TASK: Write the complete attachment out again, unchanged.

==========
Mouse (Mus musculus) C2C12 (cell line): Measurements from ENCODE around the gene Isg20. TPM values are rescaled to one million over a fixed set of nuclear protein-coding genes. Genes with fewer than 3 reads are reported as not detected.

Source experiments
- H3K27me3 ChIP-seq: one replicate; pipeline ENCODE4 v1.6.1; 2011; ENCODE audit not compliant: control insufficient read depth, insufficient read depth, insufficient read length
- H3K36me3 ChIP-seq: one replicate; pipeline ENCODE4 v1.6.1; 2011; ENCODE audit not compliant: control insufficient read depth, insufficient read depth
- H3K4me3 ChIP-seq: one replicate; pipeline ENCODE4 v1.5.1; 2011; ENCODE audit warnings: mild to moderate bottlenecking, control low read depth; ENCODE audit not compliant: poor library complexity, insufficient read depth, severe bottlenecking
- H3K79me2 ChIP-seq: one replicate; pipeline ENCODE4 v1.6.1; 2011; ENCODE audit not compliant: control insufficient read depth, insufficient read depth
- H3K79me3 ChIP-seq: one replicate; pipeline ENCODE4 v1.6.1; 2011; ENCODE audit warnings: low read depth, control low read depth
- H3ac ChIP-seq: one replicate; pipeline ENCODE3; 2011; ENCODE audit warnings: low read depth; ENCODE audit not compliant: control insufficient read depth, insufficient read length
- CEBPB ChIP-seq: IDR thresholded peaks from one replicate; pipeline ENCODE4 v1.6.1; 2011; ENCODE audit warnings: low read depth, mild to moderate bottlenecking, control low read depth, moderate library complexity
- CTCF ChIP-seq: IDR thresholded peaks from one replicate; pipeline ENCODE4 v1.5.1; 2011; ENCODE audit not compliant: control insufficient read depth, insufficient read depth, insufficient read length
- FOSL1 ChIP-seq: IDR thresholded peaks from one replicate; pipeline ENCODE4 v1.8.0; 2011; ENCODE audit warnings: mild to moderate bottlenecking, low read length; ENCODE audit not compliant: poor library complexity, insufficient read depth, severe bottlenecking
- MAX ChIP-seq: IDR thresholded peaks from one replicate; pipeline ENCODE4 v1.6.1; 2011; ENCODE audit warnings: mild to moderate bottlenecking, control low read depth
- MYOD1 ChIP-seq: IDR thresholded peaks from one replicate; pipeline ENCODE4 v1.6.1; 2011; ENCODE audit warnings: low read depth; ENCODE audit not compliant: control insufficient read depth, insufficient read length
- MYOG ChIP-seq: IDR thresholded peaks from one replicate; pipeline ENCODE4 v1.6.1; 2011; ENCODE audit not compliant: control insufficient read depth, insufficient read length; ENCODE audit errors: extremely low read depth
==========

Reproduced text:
Mouse (Mus musculus) C2C12 (cell line): Measurements from ENCODE around the gene Isg20. TPM values are rescaled to one million over a fixed set of nuclear protein-coding genes. Genes with fewer than 3 reads are reported as not detected.

Source experiments
- H3K27me3 ChIP-seq: one replicate; pipeline ENCODE4 v1.6.1; 2011; ENCODE audit not compliant: control insufficient read depth, insufficient read depth, insufficient read length
- H3K36me3 ChIP-seq: one replicate; pipeline ENCODE4 v1.6.1; 2011; ENCODE audit not compliant: control insufficient read depth, insufficient read depth
- H3K4me3 ChIP-seq: one replicate; pipeline ENCODE4 v1.5.1; 2011; ENCODE audit warnings: mild to moderate bottlenecking, control low read depth; ENCODE audit not compliant: poor library complexity, insufficient read depth, severe bottlenecking
- H3K79me2 ChIP-seq: one replicate; pipeline ENCODE4 v1.6.1; 2011; ENCODE audit not compliant: control insufficient read depth, insufficient read depth
- H3K79me3 ChIP-seq: one replicate; pipeline ENCODE4 v1.6.1; 2011; ENCODE audit warnings: low read depth, control low read depth
- H3ac ChIP-seq: one replicate; pipeline ENCODE3; 2011; ENCODE audit warnings: low read depth; ENCODE audit not compliant: control insufficient read depth, insufficient read length
- CEBPB ChIP-seq: IDR thresholded peaks from one replicate; pipeline ENCODE4 v1.6.1; 2011; ENCODE audit warnings: low read depth, mild to moderate bottlenecking, control low read depth, moderate library complexity
- CTCF ChIP-seq: IDR thresholded peaks from one replicate; pipeline ENCODE4 v1.5.1; 2011; ENCODE audit not compliant: control insufficient read depth, insufficient read depth, insufficient read length
- FOSL1 ChIP-seq: IDR thresholded peaks from one replicate; pipeline ENCODE4 v1.8.0; 2011; ENCODE audit warnings: mild to moderate bottlenecking, low read length; ENCODE audit not compliant: poor library complexity, insufficient read depth, severe bottlenecking
- MAX ChIP-seq: IDR thresholded peaks from one replicate; pipeline ENCODE4 v1.6.1; 2011; ENCODE audit warnings: mild to moderate bottlenecking, control low read depth
- MYOD1 ChIP-seq: IDR thresholded peaks from one replicate; pipeline ENCODE4 v1.6.1; 2011; ENCODE audit warnings: low read depth; ENCODE audit not compliant: control insufficient read depth, insufficient read length
- MYOG ChIP-seq: IDR thresholded peaks from one replicate; pipeline ENCODE4 v1.6.1; 2011; ENCODE audit not compliant: control insufficient read depth, insufficient read length; ENCODE audit errors: extremely low read depth